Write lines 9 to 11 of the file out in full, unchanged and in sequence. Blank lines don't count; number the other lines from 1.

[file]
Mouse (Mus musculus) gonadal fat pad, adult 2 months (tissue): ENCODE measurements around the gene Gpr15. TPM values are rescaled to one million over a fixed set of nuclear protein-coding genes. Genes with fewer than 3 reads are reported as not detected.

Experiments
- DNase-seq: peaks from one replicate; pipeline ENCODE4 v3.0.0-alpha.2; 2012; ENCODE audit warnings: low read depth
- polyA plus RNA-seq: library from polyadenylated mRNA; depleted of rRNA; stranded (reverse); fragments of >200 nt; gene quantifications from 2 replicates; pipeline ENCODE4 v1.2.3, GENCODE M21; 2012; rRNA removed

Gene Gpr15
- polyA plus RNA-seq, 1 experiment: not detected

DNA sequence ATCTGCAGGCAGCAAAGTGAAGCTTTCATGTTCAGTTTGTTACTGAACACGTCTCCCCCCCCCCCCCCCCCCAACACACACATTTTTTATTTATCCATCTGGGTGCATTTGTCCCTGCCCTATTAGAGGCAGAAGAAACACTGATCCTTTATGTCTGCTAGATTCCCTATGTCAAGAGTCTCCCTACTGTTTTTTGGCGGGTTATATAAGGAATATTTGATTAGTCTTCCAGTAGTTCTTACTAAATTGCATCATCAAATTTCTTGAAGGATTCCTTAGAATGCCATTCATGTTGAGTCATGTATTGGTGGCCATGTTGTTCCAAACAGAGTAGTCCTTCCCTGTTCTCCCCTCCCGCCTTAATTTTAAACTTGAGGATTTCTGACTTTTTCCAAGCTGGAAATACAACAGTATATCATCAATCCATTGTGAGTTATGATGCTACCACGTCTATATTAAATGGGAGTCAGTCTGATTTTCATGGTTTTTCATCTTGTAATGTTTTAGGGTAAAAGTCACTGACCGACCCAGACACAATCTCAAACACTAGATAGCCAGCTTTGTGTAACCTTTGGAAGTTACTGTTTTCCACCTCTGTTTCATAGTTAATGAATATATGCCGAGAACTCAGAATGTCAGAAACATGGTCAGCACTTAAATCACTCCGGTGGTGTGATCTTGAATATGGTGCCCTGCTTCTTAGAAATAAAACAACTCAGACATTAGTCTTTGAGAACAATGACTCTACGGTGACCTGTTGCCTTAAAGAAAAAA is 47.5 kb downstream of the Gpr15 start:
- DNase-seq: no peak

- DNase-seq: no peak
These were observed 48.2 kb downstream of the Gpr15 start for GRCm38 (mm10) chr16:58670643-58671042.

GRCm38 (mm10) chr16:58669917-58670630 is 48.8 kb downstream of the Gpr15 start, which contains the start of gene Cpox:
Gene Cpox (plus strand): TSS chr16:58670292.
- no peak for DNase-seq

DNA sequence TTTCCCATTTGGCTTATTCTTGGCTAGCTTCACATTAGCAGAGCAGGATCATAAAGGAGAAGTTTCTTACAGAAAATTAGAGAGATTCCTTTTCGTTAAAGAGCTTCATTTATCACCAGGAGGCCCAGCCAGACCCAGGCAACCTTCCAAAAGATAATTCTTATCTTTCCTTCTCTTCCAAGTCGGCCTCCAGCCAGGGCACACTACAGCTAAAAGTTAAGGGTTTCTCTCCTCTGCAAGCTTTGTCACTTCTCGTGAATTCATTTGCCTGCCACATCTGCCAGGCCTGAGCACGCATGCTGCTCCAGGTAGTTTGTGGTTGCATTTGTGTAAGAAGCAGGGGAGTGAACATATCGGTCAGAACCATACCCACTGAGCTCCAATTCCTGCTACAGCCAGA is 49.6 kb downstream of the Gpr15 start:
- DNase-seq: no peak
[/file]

- DNase-seq: no peak
These were observed 48.2 kb downstream of the Gpr15 start for GRCm38 (mm10) chr16:58670643-58671042.

GRCm38 (mm10) chr16:58669917-58670630 is 48.8 kb downstream of the Gpr15 start, which contains the start of gene Cpox: